In show ruining cases like this (which according to the special, happened quite often), the animal trainer could be (and again, according to the special, frequently was) brought out before the crowd and executed “for his failure,” demonstrating in the process the exact amount of dominance Rome had over Nature.

Thoughts On Lessons From Childhood (Part One)

May 24, 2010

Last week for me was all about revisiting some of the foibles and hypocrisies that tend to come about the longer a person lives; a bit of early preparation for the lessons of childhood I’m expecting to both learn from, and be teaching little “plus one.”  The foibles I’m fairly forgiving of, we all get used to our preconceived notions, and few of us go back to question them enough, but most of them are harmless habits, so it’s nothing worse than a charming surprise when a little one asks if skeletons should be wearing underwear or not.

Some preconceived notions are vicious and dangerous though, and the worst ones are the ones that are hypocritically applied in the “do what I say, not what I do” manner.  Trying to explain that to little “plus one” is going to be trickier.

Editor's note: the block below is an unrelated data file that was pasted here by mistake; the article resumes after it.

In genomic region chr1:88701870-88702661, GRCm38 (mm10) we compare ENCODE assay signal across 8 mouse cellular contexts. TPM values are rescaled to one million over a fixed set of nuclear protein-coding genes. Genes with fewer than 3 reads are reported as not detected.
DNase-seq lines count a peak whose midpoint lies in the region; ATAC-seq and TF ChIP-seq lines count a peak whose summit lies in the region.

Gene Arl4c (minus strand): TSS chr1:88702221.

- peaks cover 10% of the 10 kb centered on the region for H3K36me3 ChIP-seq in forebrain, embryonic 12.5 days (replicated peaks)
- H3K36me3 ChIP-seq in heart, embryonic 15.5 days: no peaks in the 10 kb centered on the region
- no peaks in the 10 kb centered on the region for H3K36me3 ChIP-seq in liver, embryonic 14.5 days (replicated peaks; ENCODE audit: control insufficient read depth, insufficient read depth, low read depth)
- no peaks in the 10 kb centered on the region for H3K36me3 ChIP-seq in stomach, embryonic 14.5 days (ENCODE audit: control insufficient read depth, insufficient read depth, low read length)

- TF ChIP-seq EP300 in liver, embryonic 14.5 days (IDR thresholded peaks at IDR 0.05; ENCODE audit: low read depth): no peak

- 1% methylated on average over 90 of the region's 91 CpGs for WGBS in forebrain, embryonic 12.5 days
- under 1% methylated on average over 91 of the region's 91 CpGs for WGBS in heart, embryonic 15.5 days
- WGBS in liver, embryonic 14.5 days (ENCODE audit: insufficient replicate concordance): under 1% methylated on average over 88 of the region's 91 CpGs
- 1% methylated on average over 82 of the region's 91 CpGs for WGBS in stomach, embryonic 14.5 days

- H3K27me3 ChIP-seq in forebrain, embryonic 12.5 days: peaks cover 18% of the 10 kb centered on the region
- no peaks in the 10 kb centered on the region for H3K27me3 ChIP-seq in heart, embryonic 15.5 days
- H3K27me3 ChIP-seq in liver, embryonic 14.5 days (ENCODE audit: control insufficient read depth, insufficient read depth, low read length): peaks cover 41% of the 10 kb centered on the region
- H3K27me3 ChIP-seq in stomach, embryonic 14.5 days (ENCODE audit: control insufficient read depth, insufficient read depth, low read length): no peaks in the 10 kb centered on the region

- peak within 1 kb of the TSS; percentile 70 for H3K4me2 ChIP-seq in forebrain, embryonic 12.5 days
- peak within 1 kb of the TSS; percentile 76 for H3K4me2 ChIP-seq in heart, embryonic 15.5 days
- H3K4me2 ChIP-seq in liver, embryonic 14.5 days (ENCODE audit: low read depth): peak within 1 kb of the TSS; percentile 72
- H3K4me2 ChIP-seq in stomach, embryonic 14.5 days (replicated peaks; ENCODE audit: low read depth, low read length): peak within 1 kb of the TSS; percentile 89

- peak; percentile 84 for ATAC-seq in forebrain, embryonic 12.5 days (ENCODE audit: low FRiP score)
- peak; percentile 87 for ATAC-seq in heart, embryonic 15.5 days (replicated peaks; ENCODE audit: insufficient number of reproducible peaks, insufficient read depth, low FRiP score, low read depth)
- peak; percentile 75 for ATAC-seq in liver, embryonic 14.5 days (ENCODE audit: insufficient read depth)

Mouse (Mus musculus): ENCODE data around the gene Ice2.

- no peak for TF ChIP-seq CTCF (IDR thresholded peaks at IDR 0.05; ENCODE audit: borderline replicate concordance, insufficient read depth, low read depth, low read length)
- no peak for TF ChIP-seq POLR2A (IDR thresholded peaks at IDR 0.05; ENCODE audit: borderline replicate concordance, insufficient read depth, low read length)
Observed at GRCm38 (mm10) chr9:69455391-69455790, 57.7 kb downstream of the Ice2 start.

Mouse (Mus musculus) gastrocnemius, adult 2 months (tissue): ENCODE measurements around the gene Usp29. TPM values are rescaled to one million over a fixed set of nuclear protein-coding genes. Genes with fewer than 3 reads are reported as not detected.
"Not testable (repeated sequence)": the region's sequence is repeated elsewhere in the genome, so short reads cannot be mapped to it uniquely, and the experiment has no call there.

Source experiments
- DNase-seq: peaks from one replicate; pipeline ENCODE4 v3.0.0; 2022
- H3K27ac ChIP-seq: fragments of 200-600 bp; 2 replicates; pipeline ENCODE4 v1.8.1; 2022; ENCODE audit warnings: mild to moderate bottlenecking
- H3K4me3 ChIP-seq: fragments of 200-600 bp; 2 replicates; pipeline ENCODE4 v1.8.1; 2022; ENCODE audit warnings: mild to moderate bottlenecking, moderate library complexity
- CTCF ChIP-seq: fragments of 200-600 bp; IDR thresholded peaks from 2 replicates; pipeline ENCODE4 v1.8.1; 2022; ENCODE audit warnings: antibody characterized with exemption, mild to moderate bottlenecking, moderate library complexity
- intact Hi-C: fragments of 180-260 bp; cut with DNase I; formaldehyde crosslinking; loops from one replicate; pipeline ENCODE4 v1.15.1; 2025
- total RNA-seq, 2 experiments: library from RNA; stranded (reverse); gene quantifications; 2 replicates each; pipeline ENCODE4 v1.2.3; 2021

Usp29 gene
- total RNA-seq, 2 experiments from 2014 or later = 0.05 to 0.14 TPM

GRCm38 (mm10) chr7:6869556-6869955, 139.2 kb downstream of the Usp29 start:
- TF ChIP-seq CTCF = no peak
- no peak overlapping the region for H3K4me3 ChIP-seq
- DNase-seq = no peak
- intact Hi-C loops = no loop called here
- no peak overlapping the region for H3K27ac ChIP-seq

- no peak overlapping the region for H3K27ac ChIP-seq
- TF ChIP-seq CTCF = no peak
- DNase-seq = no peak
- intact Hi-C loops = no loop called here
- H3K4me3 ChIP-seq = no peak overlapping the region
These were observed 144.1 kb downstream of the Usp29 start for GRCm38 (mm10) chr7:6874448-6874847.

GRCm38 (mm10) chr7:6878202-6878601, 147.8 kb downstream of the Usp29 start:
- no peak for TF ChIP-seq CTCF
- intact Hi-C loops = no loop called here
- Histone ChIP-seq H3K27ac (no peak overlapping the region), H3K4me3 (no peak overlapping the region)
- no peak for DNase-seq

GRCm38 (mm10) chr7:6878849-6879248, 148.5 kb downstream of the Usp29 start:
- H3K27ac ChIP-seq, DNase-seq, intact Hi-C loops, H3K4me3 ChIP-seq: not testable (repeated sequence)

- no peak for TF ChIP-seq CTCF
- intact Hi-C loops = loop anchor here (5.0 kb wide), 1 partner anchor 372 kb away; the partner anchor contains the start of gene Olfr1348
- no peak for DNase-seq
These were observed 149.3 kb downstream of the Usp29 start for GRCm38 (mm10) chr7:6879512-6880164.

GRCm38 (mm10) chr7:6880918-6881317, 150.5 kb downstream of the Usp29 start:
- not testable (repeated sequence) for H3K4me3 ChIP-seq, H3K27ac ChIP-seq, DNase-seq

Lessons I Learned From My Childhood (That Were In NO Way What Was Trying To Be Taught To Me At The Time) (Part Five)

May 21, 2010

When a man and a woman love each other very much, they will frequently lie about not having sex.  If caught in that lie (say via pregnancy), they will talk even louder than before about how much they love each other.

Lessons I Learned From My Childhood (That Were In NO Way What Was Trying To Be Taught To Me At The Time) (Part Four)

May 20, 2010

The beneficial properties of sunshine, fresh air and sleep are apparently enhanced by other people’s desires for me to go do something else for a while, particularly the desires of the person telling me I need more sunshine, fresh air, or sleep.

Lessons I Learned From My Childhood (That Were In NO Way What Was Trying To Be Taught To Me At The Time) (Part Three)

May 19, 2010

Hard work builds virtue . . . provided the person saying this isn’t the one having to do the work.

Lessons I Learned From My Childhood (That Were In NO Way What Was Trying To Be Taught To Me At The Time) (Part Two)

May 18, 2010

Honesty is the best policy . . . for making people really mad at you.